Internal Affairs combats money launderingInternal Affairs
Internal Affairs will be playing its part in a coordinated international effort to tackle a serious global problem under the Anti-Money Laundering and Countering Financing of Terrorism Act 2009, says Internal Affairs Minister Chris Tremain.
The Act comes fully into force on Sunday (30 June 2013).
“Money laundering does occur in New Zealand and is thought to be more than a billion dollars a year. The Department’s focus will be on supporting regulated parties to understand and comply with the new reporting requirements,” says Mr Tremain.
“The Department of Internal Affairs will be actively promoting compliance and supporting the sector to comply with their obligations. It will however take firm action in cases where a serious breach of the Act occurs, or where it considers entities are actively avoiding their obligations or making insufficient progress towards achieving compliance.”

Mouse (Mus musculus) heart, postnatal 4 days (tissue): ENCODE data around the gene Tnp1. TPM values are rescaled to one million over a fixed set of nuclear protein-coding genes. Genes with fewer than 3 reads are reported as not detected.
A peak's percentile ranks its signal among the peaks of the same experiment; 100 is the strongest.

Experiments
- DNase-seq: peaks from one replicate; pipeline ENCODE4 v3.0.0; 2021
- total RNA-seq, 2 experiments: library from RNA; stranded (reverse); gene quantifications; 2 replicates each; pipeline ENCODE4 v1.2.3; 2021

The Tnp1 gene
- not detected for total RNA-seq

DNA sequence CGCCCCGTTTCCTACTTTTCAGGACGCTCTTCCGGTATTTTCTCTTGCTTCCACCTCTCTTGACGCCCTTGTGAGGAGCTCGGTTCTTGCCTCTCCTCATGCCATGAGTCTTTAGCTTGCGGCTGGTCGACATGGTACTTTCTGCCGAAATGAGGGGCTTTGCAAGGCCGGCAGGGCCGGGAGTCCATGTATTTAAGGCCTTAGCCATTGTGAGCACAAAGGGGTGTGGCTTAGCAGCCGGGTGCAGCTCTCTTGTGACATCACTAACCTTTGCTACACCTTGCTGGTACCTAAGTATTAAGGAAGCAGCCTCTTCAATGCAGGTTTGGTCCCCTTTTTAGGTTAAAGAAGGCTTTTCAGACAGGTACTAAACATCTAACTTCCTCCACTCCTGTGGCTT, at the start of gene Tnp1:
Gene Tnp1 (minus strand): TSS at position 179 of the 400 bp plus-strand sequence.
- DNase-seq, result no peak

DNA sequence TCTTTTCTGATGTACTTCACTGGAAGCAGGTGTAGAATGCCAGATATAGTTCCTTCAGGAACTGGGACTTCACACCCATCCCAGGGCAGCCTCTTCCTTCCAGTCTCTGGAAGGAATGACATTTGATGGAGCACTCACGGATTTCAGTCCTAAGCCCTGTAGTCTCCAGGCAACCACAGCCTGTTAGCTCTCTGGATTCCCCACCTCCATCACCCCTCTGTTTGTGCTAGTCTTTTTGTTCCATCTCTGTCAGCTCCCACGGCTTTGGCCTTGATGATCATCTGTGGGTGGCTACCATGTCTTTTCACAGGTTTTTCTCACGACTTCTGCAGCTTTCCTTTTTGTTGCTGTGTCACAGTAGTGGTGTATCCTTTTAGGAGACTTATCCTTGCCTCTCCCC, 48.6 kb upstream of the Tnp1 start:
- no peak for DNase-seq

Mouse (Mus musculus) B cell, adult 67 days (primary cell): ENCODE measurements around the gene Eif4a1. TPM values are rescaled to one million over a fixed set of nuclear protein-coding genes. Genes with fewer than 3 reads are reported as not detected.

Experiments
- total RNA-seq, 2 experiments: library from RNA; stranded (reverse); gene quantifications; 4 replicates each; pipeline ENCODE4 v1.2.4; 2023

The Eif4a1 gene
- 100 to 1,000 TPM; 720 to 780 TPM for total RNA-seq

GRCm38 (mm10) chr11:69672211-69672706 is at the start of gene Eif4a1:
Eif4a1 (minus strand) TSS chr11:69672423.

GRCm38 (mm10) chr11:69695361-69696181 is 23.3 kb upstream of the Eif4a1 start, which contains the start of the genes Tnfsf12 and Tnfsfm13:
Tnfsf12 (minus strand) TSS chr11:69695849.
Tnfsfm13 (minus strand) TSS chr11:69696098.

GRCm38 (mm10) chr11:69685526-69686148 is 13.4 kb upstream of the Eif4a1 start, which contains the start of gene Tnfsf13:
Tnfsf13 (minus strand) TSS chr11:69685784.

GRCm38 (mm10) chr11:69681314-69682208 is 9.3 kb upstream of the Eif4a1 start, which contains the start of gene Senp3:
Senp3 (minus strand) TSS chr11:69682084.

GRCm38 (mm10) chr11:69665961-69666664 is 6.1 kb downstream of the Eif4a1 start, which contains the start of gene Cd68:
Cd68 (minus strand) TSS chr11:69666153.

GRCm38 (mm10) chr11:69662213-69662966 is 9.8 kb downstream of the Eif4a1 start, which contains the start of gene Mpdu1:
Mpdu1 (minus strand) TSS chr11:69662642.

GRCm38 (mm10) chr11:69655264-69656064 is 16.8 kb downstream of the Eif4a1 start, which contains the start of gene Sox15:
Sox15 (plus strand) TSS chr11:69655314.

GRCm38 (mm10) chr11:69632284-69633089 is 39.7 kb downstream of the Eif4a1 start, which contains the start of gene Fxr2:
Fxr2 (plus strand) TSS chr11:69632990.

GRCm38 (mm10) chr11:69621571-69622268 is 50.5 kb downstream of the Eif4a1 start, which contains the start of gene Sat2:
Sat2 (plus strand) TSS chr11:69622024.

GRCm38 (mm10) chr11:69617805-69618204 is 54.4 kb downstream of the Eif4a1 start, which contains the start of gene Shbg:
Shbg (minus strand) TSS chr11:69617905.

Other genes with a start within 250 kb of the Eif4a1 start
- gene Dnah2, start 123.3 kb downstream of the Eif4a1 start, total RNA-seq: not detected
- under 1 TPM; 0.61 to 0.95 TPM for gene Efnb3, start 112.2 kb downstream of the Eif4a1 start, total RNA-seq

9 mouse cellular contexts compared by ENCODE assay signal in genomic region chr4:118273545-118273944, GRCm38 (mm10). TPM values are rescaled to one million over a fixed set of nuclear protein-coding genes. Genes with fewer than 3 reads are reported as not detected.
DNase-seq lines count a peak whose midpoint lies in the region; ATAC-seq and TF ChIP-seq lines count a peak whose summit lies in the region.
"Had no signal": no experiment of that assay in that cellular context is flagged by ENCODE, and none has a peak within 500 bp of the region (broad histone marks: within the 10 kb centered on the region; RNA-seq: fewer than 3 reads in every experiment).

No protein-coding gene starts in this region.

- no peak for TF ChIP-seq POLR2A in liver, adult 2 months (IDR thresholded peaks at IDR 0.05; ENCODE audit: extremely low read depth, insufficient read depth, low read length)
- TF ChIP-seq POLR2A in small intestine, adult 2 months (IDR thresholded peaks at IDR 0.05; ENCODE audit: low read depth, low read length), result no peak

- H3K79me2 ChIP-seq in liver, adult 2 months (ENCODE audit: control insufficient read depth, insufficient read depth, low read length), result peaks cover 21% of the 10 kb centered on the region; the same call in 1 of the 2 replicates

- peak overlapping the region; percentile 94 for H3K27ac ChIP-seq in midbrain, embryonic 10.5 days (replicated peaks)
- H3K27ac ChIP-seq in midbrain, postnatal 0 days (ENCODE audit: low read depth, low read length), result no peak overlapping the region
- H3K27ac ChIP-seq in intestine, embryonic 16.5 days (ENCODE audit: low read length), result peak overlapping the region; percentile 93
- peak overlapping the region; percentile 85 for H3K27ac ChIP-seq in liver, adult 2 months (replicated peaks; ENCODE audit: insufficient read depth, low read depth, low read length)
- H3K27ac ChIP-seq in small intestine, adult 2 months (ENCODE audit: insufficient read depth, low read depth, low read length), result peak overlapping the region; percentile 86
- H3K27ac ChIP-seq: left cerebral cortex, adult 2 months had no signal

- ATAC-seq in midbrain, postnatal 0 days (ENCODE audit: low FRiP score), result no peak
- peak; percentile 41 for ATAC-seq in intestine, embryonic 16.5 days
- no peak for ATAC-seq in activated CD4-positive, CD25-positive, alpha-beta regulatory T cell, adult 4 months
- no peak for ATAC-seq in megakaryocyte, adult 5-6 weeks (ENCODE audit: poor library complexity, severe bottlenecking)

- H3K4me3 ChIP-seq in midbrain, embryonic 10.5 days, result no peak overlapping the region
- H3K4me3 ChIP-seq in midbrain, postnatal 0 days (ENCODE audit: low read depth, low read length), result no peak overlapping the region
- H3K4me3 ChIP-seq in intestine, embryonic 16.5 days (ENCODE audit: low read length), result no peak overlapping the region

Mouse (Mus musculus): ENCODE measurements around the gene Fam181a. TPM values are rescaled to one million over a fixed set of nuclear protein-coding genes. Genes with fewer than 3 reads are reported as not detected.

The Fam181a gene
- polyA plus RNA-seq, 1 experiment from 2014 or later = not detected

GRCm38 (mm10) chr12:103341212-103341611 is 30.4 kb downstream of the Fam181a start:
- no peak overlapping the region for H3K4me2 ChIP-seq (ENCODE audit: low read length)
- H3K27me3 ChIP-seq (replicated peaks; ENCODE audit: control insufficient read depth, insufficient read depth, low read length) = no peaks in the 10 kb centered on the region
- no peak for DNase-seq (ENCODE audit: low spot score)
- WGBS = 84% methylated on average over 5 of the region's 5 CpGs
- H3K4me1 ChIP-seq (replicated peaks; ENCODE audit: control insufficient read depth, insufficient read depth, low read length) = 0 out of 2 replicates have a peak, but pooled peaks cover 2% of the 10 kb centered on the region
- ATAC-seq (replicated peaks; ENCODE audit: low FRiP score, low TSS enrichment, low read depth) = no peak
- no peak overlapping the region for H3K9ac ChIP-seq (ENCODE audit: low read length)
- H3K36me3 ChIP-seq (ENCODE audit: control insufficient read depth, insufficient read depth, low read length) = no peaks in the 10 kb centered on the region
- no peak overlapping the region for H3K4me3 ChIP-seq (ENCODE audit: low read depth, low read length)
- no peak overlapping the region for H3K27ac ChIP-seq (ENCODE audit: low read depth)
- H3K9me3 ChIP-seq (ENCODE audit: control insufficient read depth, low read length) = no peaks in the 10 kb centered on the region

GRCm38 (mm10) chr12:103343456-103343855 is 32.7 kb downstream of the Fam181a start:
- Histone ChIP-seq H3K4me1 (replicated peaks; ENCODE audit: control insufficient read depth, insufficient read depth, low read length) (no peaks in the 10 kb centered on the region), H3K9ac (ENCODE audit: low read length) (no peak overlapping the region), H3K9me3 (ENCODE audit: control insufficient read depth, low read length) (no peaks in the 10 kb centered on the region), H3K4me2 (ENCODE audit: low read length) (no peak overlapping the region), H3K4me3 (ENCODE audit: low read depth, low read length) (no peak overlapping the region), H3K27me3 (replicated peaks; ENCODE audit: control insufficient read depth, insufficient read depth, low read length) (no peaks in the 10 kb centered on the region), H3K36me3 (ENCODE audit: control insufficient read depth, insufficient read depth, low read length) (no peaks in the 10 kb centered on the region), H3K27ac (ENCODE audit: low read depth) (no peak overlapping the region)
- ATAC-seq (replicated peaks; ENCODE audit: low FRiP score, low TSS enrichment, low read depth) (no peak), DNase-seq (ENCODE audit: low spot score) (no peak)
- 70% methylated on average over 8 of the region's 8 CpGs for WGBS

The Department supervises casinos, non-deposit taking lenders, money changers, money remitters, payroll remitters, debt collectors, factors, financial leasors, safe deposit box vaults, non-bank credit card providers, stored value card providers and cash transporters, and any other reporting entities not supervised by the other supervisors, the Reserve Bank and the Financial Markets Authority.
Under section 5 of the Act reporting entities need:
- A Risk Assessment of the money laundering and financing of terrorism that they could expect in the course of running their business
- An AML/CFT Programme that includes procedures to detect, deter, manage and mitigate money laundering and the financing of terrorism
- A Compliance Officer appointed to administer and maintain their AML/CFT programme
- Customer Due Diligence processes including customer identification and verification of identity
- Suspicious Transaction Reporting, Auditing and Annual Reporting systems and processes